[GINSBERG, Allen; FERLINGHETTI, Lawrence; PATCHEN, Kenneth, et al.]. The Pocket Poets Series. A run of the first 25 volumes.

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[GINSBERG, Allen; FERLINGHETTI, Lawrence; PATCHEN, Kenneth, et al.] The Pocket Poets Series. A run of the first 25 volumes San Fransisco, The City Lights Bookshop, 1955-1968

Small 4vos; 25 volumes, all in original publishers card wrappers printed in a variety of colours including yellow, red, blue and green; some including black and white photographs; Vols 21 and 22 with cover illustrations/photographs; overall light shelf wear and marking, all minimal; Vol 3 with some light marking to covers, spotting to prelims and outer edge, and toned along the spine; Vol 5 and 6 with small water stains to covers; Vol 7 with previous owners ink initials to front cover; Vol 16 spine expertly reinforced; Vol 19 with corner crease to upper cover; Vol 22 with previous ownership name in ink to title; some covers a little rubbed to extremities, others a little toned to the wraps; a remarkably fresh set.
First Editions, first printings all, beginning with Pictures of The Gone World by Lawrence Ferlinghetti (1955) and Ending Hunk of Skin by Pablo Picasso (1968).
"Printer's ink is the greater explosive" stated the influential poet Lawrence Ferlinghetti.
The City Lights Pocket Poets Series was a revolutionary series of poetry collections compiled by Lawrence Ferlinghetti and published by his City Lights Book Store in San Fransisco. Founded in 1953, Ferlinghetti had met Peter Martin, his co-founder and a student at San Francisco State University, outside the Artigues building in North Beach, handling a sign of announcement emblazened with words that would later come to hold a great significance; " A Pocket Book Store". The series was later responsible for promoting the iconoclastic body of work which included names as ground-breaking as Frank O'Hara, Kenneth Patchen, Bob Kaufman, William Carlos Williams and Allen Ginsberg to name merely a few.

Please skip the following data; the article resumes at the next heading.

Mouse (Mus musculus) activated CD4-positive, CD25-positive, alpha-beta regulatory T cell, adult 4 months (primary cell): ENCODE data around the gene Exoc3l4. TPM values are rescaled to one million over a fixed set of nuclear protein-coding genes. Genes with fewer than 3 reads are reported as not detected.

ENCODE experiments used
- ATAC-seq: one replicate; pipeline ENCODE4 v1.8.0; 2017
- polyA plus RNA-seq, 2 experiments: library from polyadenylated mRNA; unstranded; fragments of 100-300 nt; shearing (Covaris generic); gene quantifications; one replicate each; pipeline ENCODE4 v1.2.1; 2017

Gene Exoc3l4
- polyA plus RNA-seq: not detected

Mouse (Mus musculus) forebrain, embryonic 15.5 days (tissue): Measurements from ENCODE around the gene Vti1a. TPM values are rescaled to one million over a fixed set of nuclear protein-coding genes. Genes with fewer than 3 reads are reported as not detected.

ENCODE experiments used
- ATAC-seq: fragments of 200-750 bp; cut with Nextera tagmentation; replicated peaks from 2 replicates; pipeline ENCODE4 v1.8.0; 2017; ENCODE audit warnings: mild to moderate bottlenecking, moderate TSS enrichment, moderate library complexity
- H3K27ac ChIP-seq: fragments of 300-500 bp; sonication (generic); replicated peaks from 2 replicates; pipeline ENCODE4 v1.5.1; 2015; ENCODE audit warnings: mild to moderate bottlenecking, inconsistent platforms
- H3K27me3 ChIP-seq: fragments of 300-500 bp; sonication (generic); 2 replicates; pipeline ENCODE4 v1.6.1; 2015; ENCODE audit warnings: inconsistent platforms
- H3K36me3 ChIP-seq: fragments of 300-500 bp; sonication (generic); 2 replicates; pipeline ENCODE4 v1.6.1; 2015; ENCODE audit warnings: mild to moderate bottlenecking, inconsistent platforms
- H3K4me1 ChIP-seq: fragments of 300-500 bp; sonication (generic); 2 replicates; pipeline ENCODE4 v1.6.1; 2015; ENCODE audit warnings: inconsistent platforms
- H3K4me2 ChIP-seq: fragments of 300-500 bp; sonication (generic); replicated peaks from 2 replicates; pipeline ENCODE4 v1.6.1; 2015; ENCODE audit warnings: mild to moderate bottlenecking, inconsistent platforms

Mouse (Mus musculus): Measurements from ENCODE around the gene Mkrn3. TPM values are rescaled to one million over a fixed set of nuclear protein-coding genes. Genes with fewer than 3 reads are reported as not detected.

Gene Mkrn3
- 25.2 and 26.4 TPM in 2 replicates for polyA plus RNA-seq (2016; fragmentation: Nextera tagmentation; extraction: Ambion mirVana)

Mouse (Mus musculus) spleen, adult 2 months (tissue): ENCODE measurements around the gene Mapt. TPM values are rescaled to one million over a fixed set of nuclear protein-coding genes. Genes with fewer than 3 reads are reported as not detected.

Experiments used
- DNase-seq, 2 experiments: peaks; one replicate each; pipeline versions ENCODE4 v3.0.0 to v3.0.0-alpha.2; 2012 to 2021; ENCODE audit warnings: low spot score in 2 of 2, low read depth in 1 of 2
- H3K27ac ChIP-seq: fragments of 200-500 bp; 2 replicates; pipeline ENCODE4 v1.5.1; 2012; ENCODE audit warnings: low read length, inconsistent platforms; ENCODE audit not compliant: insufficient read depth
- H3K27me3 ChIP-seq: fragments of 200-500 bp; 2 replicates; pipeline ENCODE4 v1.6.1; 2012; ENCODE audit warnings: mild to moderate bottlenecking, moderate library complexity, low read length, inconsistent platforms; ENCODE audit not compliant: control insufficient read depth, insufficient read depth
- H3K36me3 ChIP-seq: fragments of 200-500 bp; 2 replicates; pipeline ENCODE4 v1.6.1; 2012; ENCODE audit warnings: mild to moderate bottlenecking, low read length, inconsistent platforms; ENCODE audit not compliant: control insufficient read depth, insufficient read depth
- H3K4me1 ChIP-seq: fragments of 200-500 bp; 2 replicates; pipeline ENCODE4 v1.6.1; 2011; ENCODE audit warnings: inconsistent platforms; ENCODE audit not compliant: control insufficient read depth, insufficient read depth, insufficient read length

"I saw the best minds of my generaiton destroyed by madness…:." cried out Allen Ginsberg.
The iconic bold, minimalist style of the Pocket Poet Series, devoid of illustration, was an aesthetic representaiton of the brazen, harsh truths emanating from voices as loud and disurptive as that of Ginsberg's Howl. In fact, the legendary format of series - typically six inches long and five inches wide - was a salute to the styles of its contemporary political publications, such as the awakening of the International Workers of The World, therby further cementing its status as a radical left-wing outlet. Indeed, it was the scandal caused by the publishing of Volume Number Four, Howl and Other Poems (1956) that granted Pocket Poets its vanguard position as one of the crucial catalysts of an emerging literary counterculture. This particular issue led to a famous obscenity charge that was eventually overturned with the aid of the Americn Civil Liberties Movement but only served to positively elevate the importance of the series, its press, and its owner. For this publication, Ferlinghetti was arrested leading to a famous First Amendment Trail in America in 1957 - he was later acquitted.
Ferlinghetti wanted to publish poetry in an affordable format that could reach an audience beyond the usual rich literary patrons and this inexpensive paperback collection offered the world its first introduction to the San Fransisco Renaissance and the riotous language of the Beat Generation. However, it was not strictly limited to these movements. It also published pioneering authors in translation as well as other international comrades, therefore contributing to its ever diverse spread of thinkers and artists inventing new vocabularies and forms (Prevert, Picasso, Parra). Ferlinghetti described his intention as such; "I had in mind rather an international, dissident, insurgent ferment".
"You are Whitman, you are Poe, you are Mark Twain, you are Emily Dickinson and Edna St. Vincent Millay, you are Neruda and Mayakovsky and Pasolini, you are an American or a non-American, you can conquer the conquerors with words...." wrote Ferlinghetti in Poetry an Insurgent Art {I am signalling you through the flames}
The City Lights Pocket Poet Series achieved this insurreciton through the subversive literary anarchy it enabled. In 2001, City Lights was made an official historic landmark, appreciated for having played "a seminal role in the literary and cultural development of San Francisco and the nation."
To own the first 25 Volumes of this cult series in their first edition form - a series which championed voices who were to forever change generations of the avant-garde - is a rare thing indeed, especially so with Howl in such condition.